Topical administration is a promising clinical strategy to avoid serious gastrointestinal adverse reactions of loxoprofen sodium (LOX), a new non-steroidal anti-inflammatory drug. Small molecule organic acids had been reported with the ability of promoting transdermal rate of several drugs. In this article, the effect of small molecule organic acids on the transdermal delivery of LOX was studied, and the possible mechanism was also explored by Fourier infrared spectroscopy, differential scanning calorimetry, tape stripping, etc. The results showed that lactic acid and fumaric acid could significantly increase the penetration rate of LOX and reduce time lag even without the help of acidic environment. The preliminary mechanism investigation inferred that fumaric acid could increase LOX's distribution in stratum corneum and might change its complexation state, but had little effect on the drug structure and skin's lipids and proteins configuration. The topical LOX gel using fumaric acid as penetration enhancer had higher transdermal rate, significant anti-inflammatory effect and no obvious skin irritation. This study proved the promising application of small molecule organic acids in transdermal enhancing and provided a potential strategy for transdermal delivery of LOX combined with fumaric acid.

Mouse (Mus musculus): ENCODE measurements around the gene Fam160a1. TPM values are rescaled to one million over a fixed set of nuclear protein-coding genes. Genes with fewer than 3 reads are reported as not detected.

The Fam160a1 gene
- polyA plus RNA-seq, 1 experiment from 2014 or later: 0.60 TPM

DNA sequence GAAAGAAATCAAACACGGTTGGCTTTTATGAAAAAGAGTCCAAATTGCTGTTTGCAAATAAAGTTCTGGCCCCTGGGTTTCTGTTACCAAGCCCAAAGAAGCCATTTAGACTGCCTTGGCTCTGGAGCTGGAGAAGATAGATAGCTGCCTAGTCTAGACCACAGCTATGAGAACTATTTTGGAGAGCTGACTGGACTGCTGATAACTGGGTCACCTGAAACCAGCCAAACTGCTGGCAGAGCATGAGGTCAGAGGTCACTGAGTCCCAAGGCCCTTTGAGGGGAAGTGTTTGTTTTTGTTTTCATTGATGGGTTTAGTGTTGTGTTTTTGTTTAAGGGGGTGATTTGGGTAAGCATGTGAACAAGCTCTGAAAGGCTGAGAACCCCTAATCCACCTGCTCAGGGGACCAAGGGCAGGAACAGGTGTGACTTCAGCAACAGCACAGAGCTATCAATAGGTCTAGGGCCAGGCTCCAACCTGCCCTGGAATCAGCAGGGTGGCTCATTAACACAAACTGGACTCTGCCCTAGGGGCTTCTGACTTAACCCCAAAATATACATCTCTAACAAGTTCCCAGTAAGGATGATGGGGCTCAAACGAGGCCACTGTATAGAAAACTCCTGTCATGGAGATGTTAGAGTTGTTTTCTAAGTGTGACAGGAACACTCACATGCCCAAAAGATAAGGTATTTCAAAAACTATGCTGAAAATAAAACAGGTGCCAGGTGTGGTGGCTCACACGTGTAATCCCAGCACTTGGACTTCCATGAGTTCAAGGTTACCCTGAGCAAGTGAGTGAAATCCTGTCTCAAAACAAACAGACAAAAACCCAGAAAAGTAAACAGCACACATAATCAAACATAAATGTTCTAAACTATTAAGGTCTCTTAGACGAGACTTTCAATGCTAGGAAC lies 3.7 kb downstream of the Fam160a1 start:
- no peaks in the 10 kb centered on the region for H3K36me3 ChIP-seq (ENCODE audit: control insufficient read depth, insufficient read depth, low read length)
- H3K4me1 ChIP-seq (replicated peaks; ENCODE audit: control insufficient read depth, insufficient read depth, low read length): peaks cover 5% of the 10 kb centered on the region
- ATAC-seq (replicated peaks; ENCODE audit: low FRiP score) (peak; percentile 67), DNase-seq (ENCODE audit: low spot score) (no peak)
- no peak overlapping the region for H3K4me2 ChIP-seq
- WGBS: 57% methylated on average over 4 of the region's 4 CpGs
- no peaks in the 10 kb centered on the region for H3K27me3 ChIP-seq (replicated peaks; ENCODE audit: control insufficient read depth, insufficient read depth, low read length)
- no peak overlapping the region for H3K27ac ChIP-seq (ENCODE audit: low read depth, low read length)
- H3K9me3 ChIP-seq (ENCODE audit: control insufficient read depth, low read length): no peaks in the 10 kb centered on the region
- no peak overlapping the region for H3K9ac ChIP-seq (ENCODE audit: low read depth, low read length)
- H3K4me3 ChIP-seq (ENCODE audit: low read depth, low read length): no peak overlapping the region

Keywords: Loxoprofen sodium; Mechanism; Organic acids; Transdermal drug delivery.
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